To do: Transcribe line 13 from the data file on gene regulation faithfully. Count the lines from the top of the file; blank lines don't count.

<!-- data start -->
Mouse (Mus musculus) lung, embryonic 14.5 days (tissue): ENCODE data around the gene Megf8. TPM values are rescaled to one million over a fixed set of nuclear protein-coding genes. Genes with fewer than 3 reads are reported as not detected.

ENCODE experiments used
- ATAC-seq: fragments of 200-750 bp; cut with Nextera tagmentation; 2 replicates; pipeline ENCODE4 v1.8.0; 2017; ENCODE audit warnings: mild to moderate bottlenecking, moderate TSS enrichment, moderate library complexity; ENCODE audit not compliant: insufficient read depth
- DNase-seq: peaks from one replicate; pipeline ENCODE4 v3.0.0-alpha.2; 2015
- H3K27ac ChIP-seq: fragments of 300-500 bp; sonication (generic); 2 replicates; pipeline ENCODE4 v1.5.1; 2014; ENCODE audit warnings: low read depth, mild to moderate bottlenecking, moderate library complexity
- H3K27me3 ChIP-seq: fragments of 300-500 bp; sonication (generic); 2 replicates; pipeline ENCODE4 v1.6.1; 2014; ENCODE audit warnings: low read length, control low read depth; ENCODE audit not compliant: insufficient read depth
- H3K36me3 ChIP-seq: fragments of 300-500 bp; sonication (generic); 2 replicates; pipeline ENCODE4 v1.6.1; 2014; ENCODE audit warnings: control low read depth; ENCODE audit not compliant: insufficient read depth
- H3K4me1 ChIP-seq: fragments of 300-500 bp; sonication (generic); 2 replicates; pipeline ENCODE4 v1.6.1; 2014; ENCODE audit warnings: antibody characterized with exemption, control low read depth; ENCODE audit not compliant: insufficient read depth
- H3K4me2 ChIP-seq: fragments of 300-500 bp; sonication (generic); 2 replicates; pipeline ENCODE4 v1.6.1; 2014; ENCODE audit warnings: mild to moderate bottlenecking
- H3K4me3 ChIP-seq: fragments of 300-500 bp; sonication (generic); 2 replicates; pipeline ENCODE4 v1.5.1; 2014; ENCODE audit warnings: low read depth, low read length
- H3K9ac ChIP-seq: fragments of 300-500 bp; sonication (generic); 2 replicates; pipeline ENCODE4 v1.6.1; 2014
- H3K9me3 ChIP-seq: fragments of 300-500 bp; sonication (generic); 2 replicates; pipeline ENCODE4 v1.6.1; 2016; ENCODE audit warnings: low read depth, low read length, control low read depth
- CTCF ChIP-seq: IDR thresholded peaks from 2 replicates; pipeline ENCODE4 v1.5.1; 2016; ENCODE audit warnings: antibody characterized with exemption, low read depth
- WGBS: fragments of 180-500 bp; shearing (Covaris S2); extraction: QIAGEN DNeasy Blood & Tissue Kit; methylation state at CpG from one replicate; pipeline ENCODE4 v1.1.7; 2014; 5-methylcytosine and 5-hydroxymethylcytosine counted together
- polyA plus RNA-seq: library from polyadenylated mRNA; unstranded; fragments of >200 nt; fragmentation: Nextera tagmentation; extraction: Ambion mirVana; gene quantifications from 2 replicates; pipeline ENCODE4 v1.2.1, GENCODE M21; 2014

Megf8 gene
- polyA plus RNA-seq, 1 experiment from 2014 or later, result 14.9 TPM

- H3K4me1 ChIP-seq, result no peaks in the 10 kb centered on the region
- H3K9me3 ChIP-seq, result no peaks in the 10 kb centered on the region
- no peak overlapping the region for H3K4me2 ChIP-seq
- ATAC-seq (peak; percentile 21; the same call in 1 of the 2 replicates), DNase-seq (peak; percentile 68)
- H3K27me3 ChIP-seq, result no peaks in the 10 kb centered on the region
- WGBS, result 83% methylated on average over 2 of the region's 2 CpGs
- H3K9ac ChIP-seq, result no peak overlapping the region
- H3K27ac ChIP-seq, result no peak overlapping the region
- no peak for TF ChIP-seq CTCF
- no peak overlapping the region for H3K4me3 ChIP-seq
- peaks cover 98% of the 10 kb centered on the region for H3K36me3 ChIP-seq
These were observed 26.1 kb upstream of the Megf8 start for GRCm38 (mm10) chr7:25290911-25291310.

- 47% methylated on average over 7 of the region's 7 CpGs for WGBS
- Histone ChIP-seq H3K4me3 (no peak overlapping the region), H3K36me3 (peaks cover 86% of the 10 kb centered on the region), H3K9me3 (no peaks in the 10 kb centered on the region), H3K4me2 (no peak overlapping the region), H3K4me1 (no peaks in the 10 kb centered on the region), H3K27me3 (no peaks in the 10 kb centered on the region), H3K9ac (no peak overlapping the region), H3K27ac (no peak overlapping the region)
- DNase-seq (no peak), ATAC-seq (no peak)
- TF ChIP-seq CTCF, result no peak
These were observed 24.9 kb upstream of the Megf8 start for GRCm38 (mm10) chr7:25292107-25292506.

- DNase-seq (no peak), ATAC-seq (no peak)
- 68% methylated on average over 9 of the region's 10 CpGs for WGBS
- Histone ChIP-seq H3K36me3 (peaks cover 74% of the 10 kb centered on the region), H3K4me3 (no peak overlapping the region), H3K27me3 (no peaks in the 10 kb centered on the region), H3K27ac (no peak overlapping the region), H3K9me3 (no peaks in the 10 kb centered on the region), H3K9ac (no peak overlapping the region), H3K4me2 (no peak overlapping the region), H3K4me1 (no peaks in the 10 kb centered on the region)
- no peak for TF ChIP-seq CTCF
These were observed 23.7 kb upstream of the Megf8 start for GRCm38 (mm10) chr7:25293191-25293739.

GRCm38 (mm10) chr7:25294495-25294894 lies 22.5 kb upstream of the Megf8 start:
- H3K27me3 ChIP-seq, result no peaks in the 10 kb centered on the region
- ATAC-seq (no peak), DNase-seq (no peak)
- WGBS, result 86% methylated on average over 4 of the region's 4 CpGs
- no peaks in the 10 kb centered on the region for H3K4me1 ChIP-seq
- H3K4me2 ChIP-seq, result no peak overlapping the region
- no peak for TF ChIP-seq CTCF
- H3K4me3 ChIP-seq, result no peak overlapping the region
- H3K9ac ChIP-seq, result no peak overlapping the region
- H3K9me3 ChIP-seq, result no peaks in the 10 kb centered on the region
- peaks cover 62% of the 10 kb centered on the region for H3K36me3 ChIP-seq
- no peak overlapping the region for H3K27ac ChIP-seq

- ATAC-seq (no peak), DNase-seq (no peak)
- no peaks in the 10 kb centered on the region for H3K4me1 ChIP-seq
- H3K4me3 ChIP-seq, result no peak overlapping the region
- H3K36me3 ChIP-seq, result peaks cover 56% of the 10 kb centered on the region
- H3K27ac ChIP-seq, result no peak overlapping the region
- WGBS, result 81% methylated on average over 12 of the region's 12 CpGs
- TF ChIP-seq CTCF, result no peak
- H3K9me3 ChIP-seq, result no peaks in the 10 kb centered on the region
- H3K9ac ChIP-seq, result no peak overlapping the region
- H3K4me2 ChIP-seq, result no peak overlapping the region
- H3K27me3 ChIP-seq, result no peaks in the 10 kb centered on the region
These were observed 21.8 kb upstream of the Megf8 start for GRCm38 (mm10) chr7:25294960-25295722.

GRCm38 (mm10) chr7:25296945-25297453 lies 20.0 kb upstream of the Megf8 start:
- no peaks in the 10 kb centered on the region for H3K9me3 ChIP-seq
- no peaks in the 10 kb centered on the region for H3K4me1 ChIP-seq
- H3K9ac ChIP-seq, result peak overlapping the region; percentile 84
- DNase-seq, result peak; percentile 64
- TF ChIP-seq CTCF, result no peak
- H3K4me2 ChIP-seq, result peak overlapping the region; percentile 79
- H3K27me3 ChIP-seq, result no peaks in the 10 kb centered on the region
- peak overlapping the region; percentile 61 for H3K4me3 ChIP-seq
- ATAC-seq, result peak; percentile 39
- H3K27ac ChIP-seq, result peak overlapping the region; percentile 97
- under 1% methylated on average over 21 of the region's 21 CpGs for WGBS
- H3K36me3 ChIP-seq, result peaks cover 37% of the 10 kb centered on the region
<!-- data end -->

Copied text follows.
- CTCF ChIP-seq: IDR thresholded peaks from 2 replicates; pipeline ENCODE4 v1.5.1; 2016; ENCODE audit warnings: antibody characterized with exemption, low read depth